"We know from the research that's coming out now that the perpetrators of that whether they be more local or regional – you don't need them to be local or regional on technology – that they look for opportunities like this,” Fitzsimmons said. “They know that young people have more time on their hands, that that may be unsupervised and so the increase in the opportunities for that has certainly been shown that those instances are increased.” 

The important thing is to remember that there is still help if you need it. 

"We're still available and connecting. It's a different kind of connection,” Fitzsimmons stated. “Certainly, for me, my expectations with the people that I'm connecting with have to be realistic. I can't promise that I will come out and see them but we can keep in contact and I think for some of them just the connection (and) they know that there's someone out there who knows that they're alive. That's important during this.”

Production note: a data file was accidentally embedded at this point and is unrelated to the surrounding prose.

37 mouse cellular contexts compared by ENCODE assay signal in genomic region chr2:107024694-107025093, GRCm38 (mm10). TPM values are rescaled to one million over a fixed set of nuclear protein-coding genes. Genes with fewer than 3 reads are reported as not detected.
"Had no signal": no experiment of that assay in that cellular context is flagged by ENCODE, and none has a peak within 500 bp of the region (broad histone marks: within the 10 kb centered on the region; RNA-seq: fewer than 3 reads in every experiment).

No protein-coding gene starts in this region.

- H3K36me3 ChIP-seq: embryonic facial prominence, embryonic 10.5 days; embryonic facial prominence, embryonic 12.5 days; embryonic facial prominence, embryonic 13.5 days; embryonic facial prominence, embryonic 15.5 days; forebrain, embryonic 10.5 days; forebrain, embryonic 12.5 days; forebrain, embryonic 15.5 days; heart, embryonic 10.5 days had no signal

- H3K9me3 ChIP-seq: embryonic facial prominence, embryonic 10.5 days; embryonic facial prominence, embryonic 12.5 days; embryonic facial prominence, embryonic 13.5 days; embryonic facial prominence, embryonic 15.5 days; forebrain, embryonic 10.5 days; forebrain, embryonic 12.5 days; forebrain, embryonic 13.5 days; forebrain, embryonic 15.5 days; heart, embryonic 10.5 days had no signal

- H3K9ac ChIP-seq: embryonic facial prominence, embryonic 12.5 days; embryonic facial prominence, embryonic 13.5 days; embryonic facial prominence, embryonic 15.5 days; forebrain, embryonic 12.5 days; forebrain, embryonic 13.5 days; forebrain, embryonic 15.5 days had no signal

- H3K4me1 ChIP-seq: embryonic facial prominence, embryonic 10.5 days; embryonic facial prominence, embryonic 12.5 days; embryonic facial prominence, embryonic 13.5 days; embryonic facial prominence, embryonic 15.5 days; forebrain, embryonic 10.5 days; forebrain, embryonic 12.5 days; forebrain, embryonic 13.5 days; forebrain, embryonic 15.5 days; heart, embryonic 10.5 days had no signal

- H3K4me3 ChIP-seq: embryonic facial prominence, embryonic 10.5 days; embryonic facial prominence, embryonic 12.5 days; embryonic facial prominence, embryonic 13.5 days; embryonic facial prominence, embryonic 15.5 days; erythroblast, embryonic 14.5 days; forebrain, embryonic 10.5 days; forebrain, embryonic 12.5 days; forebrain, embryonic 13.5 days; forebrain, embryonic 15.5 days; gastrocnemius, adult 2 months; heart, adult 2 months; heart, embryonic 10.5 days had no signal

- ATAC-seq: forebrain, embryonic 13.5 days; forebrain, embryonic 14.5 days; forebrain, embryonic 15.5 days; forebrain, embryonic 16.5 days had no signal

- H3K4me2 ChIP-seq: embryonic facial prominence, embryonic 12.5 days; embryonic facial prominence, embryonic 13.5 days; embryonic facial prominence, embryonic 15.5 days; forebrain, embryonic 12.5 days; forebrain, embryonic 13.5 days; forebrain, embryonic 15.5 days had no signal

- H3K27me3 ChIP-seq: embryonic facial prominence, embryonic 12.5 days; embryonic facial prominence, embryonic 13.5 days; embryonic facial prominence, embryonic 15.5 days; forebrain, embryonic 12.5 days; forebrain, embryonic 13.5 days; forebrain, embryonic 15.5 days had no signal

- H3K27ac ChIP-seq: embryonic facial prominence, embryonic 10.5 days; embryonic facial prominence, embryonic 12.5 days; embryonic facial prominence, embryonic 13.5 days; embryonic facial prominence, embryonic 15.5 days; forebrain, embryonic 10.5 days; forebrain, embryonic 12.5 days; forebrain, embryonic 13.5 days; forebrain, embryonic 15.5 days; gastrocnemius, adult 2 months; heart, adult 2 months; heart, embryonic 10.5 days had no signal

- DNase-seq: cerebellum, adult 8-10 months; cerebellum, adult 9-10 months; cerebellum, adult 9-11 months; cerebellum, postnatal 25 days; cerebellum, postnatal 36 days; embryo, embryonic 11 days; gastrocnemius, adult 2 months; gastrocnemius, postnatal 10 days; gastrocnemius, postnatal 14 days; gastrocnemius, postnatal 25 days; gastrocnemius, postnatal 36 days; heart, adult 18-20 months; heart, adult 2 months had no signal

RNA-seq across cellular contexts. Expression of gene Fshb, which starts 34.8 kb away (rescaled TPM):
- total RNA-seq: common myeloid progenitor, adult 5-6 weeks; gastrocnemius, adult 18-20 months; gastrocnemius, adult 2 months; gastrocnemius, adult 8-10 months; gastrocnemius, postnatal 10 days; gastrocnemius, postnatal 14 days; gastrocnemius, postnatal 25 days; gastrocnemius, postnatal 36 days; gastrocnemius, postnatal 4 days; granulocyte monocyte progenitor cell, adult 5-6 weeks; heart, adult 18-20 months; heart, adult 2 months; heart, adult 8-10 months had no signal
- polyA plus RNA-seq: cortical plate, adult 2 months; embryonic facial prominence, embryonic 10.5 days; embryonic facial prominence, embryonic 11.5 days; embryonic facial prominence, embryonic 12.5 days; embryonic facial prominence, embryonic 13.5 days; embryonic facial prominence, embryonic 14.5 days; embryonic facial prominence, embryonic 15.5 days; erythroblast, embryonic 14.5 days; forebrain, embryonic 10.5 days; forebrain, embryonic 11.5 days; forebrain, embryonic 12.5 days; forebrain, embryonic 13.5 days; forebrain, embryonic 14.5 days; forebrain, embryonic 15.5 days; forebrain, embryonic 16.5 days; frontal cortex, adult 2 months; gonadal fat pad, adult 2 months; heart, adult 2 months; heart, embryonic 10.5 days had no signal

Shank noted that there are multiple resources available for anyone needing help either from abuse or if they are just needing someone to talk to because of stress from the pandemic. 

She added, “Owl Pod is free access to mental health clinics and is for sexual abuse survivors. 

Important information: 

  • If you are in an abusive relationship. 
  • Victim Services Athabasca – 780-675-5077 
  • Child and Family Services Athabasca – 780-675-6870 
  • Kids Help Phone – 1-800-668-6868 or text CONNECT to 686868 
  • Mental Health Helpline – 1-877-303-2642 
  • Healthlink – 811 
  • Emergency services (RCMP, Fire, Ambulance) – 911 
  • Free mental health sessions. 
  • For sexual abuse survivors. 

Heather Stocking,
Follow me on Twitter @HLSox